Co-operative HQ

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BAM Construct UK designed and built One Angel Square - the new headquarters for the Co-operative Group in Manchester. The scheme has secured three Gold Awards from the Considerate Constructors Scheme at its annual National Site Awards. BAM discusses the project with Industry Image.

Please can you describe the project you worked on?

The Co-operative Group invested £116m in the construction of One Angel Square, its new headquarters in Manchester. The first phase of its redevelopment and regeneration of a 20-acre site located at the northern gateway to Manchester city centre, known as NOMA, will bring new business, residential and leisure facilities to the area.

One Angel Square provides a total of 327,643 sq ft of space - approximately 29,000 sq ft per floor - across 16 floors. It is a three-sided structure, with a fully glazed double skin facade that curves both horizontally and vertically around the building.

It is one of the first buildings in Europe to achieve an 'Outstanding' BREEAM rating.

BAM Construction was appointed by The Co-operative Group as its main contractor in 2009, bringing its extensive expertise in sustainability to this environmentally outstanding project. In addition, BAM shared the Co-op's vision to support the local community by leaving a lasting legacy and established a number of employment and community initiatives to achieve that aim.

Designing One Angel Square involved understanding an entirely new way of working for Co-op staff, who now fit within a more flexible structure with approximately 3,500 staff sharing 2,800 desks in the building at an occupational level of 85%.

Traditional storage methods for paper documents - including filing cabinets - are no longer appropriate. The Co-operative has instead arranged for huge volumes of documents to be scanned, digitised and made available online.

The principal building design was modelled digitally in 3D at tender stage and BAM realised that a project of such complexity provided an opportunity to implement varying levels of BIM, the building informational modelling process, not only for the design but also for planning, logistics, construction methodology and health and safety.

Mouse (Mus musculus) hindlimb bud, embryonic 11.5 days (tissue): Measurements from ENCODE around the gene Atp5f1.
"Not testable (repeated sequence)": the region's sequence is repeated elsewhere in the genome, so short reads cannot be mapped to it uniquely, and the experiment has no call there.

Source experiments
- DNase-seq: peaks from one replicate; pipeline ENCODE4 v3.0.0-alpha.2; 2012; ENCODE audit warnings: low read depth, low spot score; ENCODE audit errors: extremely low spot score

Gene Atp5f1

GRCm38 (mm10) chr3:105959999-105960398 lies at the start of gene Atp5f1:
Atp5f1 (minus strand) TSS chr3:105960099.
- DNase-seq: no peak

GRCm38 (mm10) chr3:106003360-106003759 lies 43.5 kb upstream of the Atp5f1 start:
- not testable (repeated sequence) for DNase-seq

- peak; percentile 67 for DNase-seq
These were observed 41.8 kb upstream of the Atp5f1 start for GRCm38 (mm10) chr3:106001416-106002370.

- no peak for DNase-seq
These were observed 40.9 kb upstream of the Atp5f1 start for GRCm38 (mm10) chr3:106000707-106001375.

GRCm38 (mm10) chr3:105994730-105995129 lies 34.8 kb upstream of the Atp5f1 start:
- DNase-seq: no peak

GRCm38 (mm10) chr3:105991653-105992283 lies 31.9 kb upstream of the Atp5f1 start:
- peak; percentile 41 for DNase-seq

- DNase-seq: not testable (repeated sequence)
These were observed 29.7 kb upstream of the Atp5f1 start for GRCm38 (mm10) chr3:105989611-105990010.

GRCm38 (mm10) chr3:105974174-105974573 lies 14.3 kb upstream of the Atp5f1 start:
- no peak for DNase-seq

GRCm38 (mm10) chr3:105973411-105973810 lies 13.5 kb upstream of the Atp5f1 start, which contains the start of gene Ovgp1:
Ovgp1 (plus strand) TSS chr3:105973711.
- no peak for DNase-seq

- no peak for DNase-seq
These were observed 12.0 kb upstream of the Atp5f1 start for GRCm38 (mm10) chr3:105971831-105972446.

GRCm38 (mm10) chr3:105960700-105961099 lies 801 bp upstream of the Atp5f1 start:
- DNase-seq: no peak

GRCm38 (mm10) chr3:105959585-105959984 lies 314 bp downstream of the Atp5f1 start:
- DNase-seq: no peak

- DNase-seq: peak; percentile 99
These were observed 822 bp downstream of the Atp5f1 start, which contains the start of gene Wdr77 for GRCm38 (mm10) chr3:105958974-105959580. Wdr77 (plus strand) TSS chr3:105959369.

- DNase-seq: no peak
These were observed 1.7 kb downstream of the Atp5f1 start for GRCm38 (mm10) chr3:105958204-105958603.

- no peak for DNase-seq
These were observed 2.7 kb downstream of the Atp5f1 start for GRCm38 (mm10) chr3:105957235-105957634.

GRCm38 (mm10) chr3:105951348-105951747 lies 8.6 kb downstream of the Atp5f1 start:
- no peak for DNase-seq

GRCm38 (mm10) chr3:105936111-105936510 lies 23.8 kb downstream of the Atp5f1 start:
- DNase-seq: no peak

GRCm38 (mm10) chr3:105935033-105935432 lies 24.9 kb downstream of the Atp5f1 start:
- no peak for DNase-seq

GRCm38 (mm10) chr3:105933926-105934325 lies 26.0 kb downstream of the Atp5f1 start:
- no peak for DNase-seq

Specialist services were supplied by Buro Happold for structural and fire engineering and Austrian-based Waagner Biro was commissioned to build the double skin façade.

The steel-framed structure is supported by cores at each corner and was constructed around a central atrium.

In addition to the office space for the Co-operative's 3,500 head office employees, the building also incorporates a reception area and cafe, meeting rooms, a restaurant and a car park.

The building has a huge array of energy efficient features designed to enable the Co-operative Group to minimise its carbon footprint. They include an on-site combined heat and power plant fuelled by plant oil grown on The Co-operative's own farms, extensive heat recovery and free cooling applications with combined used water and rain water recycling.

One Angel Square was handed over to the Co-operative in late 2012 and was subsequently sold in a £142m sale and leaseback deal to RREEF Estates, the property investment arm of Deutsche Bank and Ginko Tree Investments, an investment vehicle backed by the Chinese sovereign wealth fund.

BAM Construction has since completed the landscaping surrounding this new landmark building.

How have you incorporated the Scheme into your site?

The principles which guide all of BAM Construction's work mirror and complement the requirements of the Considerate Constructors Scheme.